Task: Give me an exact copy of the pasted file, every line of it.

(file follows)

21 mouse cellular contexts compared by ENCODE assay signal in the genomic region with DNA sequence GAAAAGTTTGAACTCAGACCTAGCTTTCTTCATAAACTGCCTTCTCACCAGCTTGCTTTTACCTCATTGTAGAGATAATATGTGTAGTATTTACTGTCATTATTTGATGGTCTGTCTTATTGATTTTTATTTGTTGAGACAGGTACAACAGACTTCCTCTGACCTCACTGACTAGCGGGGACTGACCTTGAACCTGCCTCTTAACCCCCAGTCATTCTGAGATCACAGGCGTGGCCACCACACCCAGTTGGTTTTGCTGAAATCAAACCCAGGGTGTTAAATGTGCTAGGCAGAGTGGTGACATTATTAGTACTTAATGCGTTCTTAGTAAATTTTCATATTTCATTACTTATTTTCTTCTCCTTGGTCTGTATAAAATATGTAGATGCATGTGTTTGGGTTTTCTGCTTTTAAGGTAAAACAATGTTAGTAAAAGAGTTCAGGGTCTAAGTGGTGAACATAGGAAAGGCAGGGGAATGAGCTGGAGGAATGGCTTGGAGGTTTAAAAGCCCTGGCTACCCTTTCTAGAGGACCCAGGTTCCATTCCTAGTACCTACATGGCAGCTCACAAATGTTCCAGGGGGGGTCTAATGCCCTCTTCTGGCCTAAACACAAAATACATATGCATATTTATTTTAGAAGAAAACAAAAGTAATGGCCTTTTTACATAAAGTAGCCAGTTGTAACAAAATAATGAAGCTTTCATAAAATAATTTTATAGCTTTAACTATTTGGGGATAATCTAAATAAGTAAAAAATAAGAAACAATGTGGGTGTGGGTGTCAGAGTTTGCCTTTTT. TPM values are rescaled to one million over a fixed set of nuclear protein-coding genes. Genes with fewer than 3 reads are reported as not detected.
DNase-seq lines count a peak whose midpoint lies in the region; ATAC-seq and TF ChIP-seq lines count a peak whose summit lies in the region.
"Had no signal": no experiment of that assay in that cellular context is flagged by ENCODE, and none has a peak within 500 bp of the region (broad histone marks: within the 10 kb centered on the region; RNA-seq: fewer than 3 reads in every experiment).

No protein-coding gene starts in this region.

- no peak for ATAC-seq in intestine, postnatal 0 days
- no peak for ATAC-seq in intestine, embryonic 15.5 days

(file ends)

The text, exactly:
21 mouse cellular contexts compared by ENCODE assay signal in the genomic region with DNA sequence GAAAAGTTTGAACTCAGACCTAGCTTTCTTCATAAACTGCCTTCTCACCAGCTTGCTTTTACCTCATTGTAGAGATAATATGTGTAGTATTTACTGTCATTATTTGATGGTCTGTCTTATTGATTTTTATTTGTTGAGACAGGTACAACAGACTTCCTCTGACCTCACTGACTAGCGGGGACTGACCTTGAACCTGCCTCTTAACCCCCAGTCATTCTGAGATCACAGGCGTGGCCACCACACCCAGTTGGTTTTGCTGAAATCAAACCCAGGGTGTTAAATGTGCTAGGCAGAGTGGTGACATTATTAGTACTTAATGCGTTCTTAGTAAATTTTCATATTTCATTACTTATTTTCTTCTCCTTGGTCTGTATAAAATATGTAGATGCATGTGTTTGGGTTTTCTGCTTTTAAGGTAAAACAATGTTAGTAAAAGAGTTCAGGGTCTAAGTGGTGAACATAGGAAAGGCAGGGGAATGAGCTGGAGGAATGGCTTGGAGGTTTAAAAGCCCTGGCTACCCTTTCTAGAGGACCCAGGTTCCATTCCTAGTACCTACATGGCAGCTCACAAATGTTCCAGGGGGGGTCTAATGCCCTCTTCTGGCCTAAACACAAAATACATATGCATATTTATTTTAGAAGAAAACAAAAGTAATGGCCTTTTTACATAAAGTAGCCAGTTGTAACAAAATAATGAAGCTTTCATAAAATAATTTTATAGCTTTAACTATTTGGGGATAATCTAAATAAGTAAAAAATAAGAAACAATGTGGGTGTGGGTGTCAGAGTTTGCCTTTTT. TPM values are rescaled to one million over a fixed set of nuclear protein-coding genes. Genes with fewer than 3 reads are reported as not detected.
DNase-seq lines count a peak whose midpoint lies in the region; ATAC-seq and TF ChIP-seq lines count a peak whose summit lies in the region.
"Had no signal": no experiment of that assay in that cellular context is flagged by ENCODE, and none has a peak within 500 bp of the region (broad histone marks: within the 10 kb centered on the region; RNA-seq: fewer than 3 reads in every experiment).

No protein-coding gene starts in this region.

- no peak for ATAC-seq in intestine, postnatal 0 days
- no peak for ATAC-seq in intestine, embryonic 15.5 days